Tuesday, June 9, 2009

Gingrich at Republican Fundraiser Says Obama’s ‘Already Failed’


According to a June 9, 2009 Bloomberg article by Heidi Przybyla:
Heidi Przybyla – Tue Jun 9, 12:58 am ET
June 9 (Bloomberg) -- Former House Speaker Newt Gingrich said President Barack Obama’s plan to fix the economy through stimulus spending and government intervention to boost companies like General Motors Corp. has "already failed."
Gingrich was the keynote speaker at a fundraising dinner for the Republican House and Senate campaign committees, filling a role President George W. Bush had served for the past eight years.
"Bureaucrats managing companies does not work, politicians dominating the economy does not work," Gingrich told about 2,000 Republicans who attended the event at the Washington Convention Center last night.
Some Republican leaders hailed Gingrich, the leader of the 1994 "Republican Revolution," as a de facto head of the party at a time when Republicans are looking for ideas to lead them back to the majority.
In introducing Gingrich, Representative Paul Ryan of Wisconsin called him the “architect of the last reform movement” and “the man of ideas.”
Gingrich was preceded by a series of Republican leaders who also took aim at Democrats and the government bailout of Detroit-based GM, New York-based American International Group Inc. and other companies.
Congress in February passed a $787 billion stimulus measure that Republican lawmakers have criticized, saying it hasn’t lived up to administration promises.
Obama said yesterday there are signs the economy may be headed toward a recovery. "We're seeing a reduction in the fear that gripped the market just a few months ago," he said at the White House.
‘Radical Agenda’
Senate Minority Leader Mitch McConnell of Kentucky said Obama has a "radical agenda." Republicans have "watched them take over banks, insurance companies, auto companies," he said, “and now they want to take over your health care.”
"We’re going to need some wins next November to slow down their agenda," said McConnell. House Minority Leader John Boehner of Ohio said Democrats are using their control of Congress "to bury our children and the middle class under a mountain of debt."
Actor Jon Voight, the master of ceremonies, opened the evening with a series of sharp attacks on Obama, something many Republican leaders have been hesitant to do in light of the president’s high approval ratings.
A USA Today/Gallup Poll taken May 29-31 gave him a 61 percent approval rating.
‘Weak Nation’
"We are becoming a weak nation," said Voight, calling Obama a "false prophet." Republicans need to find their way back to power to free the nation from "this Obama oppression," he said.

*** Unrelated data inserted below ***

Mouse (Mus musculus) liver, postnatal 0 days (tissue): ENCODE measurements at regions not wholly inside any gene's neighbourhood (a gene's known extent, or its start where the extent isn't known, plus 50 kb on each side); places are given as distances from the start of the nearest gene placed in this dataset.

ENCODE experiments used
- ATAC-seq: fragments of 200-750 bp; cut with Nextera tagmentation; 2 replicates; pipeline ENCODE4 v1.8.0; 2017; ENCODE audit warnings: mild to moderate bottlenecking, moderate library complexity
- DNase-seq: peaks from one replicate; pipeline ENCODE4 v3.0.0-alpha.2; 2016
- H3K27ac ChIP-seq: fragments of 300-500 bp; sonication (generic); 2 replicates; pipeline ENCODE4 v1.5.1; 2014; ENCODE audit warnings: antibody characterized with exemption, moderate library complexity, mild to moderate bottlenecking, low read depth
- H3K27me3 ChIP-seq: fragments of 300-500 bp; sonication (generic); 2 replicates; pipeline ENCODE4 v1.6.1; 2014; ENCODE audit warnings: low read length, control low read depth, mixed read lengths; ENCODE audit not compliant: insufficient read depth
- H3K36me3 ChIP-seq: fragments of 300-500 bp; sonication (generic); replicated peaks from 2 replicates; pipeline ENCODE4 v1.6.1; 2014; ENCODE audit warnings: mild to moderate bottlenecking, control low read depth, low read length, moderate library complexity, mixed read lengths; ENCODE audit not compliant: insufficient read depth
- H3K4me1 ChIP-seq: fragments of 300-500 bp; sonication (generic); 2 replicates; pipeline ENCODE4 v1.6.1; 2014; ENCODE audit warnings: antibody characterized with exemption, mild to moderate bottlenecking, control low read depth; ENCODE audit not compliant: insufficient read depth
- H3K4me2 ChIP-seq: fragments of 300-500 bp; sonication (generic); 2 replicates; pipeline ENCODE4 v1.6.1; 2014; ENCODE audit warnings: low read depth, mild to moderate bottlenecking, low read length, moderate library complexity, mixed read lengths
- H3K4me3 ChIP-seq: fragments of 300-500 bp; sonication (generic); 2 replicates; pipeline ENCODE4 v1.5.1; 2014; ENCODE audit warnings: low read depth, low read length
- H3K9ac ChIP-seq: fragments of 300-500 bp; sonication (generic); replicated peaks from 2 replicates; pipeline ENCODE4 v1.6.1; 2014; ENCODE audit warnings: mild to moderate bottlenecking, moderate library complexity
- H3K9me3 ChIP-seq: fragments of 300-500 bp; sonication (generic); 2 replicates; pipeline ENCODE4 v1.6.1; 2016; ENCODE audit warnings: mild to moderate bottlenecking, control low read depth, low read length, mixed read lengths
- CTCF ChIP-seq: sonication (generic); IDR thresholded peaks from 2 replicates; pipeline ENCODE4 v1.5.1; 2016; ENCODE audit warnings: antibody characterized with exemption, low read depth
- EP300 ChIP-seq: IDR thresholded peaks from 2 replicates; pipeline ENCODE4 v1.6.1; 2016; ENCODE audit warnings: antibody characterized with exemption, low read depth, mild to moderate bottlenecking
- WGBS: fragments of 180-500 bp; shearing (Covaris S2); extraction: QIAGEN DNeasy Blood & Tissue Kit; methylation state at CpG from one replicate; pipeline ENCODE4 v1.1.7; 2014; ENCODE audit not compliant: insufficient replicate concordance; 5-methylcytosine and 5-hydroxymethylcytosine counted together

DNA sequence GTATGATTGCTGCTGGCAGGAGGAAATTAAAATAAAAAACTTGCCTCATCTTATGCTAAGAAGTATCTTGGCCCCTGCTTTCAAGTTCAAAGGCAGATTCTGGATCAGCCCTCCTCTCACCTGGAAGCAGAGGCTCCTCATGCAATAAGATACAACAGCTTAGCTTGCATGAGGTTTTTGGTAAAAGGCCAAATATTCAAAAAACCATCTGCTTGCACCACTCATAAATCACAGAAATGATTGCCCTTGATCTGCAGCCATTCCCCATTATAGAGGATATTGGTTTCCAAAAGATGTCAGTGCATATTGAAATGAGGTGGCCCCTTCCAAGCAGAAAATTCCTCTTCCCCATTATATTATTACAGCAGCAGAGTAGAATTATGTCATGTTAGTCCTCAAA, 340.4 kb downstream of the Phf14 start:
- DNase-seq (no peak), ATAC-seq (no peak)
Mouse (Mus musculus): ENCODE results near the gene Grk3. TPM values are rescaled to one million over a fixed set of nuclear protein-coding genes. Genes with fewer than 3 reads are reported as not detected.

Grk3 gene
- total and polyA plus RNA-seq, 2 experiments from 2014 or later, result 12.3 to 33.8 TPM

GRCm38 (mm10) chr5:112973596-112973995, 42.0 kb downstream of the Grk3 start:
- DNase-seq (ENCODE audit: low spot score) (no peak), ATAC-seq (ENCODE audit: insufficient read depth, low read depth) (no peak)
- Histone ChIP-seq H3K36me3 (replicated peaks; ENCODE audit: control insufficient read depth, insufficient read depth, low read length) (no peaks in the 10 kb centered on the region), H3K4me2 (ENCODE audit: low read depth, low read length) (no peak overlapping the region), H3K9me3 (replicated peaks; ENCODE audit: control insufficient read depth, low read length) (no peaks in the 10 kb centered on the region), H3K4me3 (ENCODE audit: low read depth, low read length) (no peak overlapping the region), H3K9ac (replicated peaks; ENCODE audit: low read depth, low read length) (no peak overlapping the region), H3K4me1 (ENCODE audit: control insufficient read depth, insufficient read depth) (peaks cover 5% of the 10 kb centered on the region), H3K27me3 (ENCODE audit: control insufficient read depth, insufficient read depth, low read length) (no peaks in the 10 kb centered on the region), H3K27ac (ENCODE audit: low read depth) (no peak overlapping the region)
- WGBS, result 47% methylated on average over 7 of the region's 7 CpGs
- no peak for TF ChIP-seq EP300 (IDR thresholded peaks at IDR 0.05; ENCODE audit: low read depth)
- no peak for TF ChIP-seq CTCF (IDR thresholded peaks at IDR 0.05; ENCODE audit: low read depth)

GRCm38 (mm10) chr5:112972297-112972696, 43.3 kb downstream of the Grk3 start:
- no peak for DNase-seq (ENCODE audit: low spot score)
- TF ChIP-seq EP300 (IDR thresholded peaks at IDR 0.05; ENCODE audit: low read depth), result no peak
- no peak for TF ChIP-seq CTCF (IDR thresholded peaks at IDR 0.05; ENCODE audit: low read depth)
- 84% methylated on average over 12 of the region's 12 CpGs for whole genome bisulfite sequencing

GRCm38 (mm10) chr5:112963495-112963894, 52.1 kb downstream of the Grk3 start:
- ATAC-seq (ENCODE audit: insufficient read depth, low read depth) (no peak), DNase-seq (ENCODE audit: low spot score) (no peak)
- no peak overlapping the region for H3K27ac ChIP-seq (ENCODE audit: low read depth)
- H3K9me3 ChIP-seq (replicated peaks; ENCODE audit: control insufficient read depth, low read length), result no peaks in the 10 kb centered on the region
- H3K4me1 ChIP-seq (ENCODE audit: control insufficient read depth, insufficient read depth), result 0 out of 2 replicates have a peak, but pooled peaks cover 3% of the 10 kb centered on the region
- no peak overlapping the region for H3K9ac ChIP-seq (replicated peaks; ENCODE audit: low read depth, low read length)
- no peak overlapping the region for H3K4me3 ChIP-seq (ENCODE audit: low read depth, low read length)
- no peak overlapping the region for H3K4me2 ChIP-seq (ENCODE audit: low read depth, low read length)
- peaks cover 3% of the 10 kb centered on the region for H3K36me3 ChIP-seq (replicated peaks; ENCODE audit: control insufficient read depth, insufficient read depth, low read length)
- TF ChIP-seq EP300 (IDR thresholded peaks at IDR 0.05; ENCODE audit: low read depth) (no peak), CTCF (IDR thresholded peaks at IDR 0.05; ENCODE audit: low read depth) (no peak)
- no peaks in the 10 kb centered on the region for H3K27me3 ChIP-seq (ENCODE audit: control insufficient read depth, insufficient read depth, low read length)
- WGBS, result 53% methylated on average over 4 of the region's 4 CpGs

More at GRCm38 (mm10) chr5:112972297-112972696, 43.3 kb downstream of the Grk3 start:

Both McConnell and Senator Orrin Hatch of Utah, who followed Voight, seemed pleasantly surprised.
"I’m still just reveling that someone from Hollywood made a speech like that. I hope you’re going to be able to find work after this," said McConnell. "I really enjoyed that."
Senator John Cornyn of Texas called the speech "refreshing."
The dinner, which included 150 members of Congress, raised $14.5 million for the Republican House and Senate campaign committees.
Alaska Governor and former Republican vice presidential nominee Sarah Palin and Virginia Republican gubernatorial candidate Bob McDonnell were among the special guests.
Gingrich dialed back his criticism of U.S. Supreme Court nominee Sonia Sotomayor, only saying she is "wrong" on the issue of quotas, without citing any rulings she had made in favor of racial quotas.
Gingrich Controversy
After Obama nominated Sotomayor on May 26, Gingrich posted a blog saying, "A white man racist nominee would be forced to withdraw. Latina woman racist should also withdraw."
On June 3, Gingrich took back his description of her as a "racist," though he continued to criticize a 2001 speech by her as a "betrayal" of fundamental principles. In the speech, she suggested a "wise Latina" would reach "better" decisions than white males.
Obama nominated Sotomayor, 54, last month to succeed retiring Justice David Souter. If confirmed by the Senate, she would be the first Hispanic to sit on the nation’s highest court.
Obama said last week: "I’m sure she would have restated" her 2001 remarks if given the chance and that she was saying that her life experiences would help her understand other people’s struggles.
Republican lawmakers have sought to distance themselves from the "racist" claims of Gingrich and conservative radio host Rush Limbaugh.
To contact the reporter on this story: Heidi Przybyla in Washington at hprzybyla@bloomberg.net


So is Newt positioning himself for a presidential campaign in 2012?

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